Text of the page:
“People are just tired of changing their clocks and the effect it has on their children, their lives,” Sexton says. “When you visit with people, it really disrupts their life, especially the ‘spring ahead,’ when you lose an hour.”
Humans used to measure time by the position of the sun. In the late 1700s, the British introduced the concept of “Standard Time” — so time would be uniform throughout a region. The concept was adopted in America about a century later. Daylight Saving Time was introduced in the U.S. and many European countries during World War I, to conserve the fuel used to make electricity. The extra hour of sunlight at the end of the day in the springtime and summer helped farmers, but caused problems in the other seasons.
“A lot of farms didn’t have electricity and so doing chores and taking care of livestock, the more light you had, the better it was. That’s why you had all these windows in barns,” Sexton said. “Now, our tractors with GPS…I tell folks with one my tractors, I could shut the lights off and it would just go down through the field better than I could steer it.”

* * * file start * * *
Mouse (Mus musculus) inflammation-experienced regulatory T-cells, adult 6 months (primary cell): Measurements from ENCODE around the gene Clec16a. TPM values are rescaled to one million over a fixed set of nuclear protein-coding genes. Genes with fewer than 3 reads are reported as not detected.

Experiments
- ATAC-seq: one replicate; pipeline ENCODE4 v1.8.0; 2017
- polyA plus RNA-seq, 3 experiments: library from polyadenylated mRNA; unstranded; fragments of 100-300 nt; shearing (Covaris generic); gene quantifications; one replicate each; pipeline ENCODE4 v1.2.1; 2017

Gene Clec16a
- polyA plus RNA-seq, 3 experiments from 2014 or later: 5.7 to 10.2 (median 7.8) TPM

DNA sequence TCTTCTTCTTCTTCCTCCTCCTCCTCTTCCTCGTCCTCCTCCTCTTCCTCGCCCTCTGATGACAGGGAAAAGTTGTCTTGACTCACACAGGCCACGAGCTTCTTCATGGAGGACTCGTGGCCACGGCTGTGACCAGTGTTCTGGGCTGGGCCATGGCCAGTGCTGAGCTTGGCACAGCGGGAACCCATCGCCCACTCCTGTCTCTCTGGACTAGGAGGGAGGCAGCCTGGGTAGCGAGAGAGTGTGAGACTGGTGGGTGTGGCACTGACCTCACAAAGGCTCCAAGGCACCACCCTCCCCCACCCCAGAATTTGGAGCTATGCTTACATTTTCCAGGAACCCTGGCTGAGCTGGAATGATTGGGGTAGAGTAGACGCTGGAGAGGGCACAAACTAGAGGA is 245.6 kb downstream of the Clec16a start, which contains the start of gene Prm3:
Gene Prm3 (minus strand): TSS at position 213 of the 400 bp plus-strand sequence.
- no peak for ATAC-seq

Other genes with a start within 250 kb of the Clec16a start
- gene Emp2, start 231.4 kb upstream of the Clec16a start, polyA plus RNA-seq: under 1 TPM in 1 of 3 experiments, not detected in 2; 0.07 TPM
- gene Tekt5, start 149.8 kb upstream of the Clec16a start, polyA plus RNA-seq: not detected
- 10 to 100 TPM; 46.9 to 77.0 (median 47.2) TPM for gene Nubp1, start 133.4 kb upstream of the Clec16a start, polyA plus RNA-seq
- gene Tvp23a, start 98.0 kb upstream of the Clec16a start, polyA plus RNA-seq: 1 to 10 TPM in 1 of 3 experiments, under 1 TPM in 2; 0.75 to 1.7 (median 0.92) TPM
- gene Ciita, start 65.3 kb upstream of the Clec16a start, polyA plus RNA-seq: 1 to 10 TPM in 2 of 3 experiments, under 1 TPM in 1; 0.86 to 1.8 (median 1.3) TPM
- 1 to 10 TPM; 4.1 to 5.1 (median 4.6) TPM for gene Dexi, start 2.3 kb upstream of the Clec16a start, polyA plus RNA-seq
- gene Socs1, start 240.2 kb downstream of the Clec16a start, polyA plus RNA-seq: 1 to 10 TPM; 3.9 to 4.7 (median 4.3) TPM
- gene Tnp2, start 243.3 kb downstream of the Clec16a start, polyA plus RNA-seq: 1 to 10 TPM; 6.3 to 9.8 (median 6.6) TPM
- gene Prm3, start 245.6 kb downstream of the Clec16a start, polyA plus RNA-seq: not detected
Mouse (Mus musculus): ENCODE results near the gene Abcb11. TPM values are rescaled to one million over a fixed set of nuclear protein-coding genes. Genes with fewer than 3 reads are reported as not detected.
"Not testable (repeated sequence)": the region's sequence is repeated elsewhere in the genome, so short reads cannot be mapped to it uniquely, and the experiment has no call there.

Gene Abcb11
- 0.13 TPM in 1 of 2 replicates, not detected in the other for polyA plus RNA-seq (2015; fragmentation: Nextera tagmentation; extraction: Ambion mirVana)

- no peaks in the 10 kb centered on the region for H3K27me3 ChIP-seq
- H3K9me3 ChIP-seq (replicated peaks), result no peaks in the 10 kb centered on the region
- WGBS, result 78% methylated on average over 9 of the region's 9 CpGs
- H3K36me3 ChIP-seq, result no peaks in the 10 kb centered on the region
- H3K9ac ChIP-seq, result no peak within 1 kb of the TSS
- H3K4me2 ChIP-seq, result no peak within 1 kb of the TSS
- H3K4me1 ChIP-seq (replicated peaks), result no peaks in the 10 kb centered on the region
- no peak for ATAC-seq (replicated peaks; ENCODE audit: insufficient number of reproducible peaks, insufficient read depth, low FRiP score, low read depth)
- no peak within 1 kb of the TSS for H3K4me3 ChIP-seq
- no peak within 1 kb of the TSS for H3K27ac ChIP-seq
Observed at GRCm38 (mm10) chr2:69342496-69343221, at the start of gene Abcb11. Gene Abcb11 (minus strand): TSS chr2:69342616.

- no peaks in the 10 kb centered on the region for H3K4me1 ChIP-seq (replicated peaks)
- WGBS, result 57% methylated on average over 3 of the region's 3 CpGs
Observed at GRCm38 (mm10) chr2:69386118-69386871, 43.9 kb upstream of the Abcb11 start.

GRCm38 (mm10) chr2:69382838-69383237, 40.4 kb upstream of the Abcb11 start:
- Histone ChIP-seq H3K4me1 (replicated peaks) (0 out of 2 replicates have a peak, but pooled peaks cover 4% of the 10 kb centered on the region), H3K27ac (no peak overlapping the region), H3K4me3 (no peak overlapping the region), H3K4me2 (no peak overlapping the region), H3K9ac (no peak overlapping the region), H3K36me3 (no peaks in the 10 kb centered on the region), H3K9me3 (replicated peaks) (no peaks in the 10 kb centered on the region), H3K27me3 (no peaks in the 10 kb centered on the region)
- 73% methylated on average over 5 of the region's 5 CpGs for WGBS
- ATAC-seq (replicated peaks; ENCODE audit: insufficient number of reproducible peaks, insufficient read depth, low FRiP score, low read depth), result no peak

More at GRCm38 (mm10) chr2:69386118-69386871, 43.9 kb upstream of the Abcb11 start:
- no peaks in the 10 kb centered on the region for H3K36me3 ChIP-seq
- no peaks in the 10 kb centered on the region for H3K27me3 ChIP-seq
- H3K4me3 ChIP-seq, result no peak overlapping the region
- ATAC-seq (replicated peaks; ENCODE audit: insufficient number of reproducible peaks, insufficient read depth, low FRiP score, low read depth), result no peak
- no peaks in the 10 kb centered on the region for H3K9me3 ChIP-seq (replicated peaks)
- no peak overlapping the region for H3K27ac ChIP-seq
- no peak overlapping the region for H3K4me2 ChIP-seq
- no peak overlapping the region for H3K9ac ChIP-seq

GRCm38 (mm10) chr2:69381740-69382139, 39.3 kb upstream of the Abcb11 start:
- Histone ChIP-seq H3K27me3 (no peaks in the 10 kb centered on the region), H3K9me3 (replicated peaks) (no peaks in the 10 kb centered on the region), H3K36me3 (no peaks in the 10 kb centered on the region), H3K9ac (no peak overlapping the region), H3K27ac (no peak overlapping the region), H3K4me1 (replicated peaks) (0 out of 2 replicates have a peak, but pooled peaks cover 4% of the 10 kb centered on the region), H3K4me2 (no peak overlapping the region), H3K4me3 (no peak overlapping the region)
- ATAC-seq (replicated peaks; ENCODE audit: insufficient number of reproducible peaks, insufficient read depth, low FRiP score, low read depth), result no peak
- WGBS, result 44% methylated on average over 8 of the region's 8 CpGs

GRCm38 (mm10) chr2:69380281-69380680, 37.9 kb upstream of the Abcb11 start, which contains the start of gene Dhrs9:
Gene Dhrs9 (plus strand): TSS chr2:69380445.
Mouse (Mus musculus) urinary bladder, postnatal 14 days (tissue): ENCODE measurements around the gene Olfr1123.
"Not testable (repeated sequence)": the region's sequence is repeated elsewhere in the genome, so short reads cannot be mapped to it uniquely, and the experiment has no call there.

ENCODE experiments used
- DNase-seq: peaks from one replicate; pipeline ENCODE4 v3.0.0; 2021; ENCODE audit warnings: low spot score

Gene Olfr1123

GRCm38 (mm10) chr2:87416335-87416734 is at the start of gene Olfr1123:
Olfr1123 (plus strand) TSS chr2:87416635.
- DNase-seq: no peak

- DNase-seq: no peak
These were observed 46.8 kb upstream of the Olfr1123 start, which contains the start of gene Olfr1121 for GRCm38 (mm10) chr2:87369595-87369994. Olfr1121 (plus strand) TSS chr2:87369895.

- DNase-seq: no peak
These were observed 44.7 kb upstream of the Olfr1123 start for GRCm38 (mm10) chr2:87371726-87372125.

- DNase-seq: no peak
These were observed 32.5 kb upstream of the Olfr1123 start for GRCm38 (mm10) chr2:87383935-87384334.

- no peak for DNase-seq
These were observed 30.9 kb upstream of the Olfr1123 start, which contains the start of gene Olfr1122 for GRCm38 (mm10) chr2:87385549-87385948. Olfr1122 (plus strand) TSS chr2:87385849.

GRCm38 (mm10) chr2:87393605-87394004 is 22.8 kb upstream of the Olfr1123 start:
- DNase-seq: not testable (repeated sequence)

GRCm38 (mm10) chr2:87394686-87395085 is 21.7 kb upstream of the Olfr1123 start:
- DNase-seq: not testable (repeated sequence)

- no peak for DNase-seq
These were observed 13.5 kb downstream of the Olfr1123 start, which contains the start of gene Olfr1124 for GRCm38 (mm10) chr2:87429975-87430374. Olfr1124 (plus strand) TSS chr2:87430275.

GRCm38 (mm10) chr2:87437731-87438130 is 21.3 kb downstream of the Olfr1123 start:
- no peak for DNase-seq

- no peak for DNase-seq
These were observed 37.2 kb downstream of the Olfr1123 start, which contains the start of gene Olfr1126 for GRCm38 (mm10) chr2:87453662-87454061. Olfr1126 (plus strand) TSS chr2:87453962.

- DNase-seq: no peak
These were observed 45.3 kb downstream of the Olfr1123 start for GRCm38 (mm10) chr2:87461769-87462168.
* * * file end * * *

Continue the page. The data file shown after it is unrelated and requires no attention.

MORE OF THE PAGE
Sexton says the majority of people who’ve talked to him about this issue prefer to stay on Daylight Saving Time, to get that extra hour of sunlight in the summer.
“That’s what people want,” Sexton says. “They get off work and they have that extra hour to go to ballgames and do stuff during the summer.”
Sexton tried, but failed to advance his idea through the 2019 Iowa legislature. He plans to try again this year after the state of Washington was successful in getting a federal waiver and making the move to year-round Daylight Saving Time.
A bill that’s been introduced in the Iowa Senate would make Central Standard Time year-round in the State of Iowa.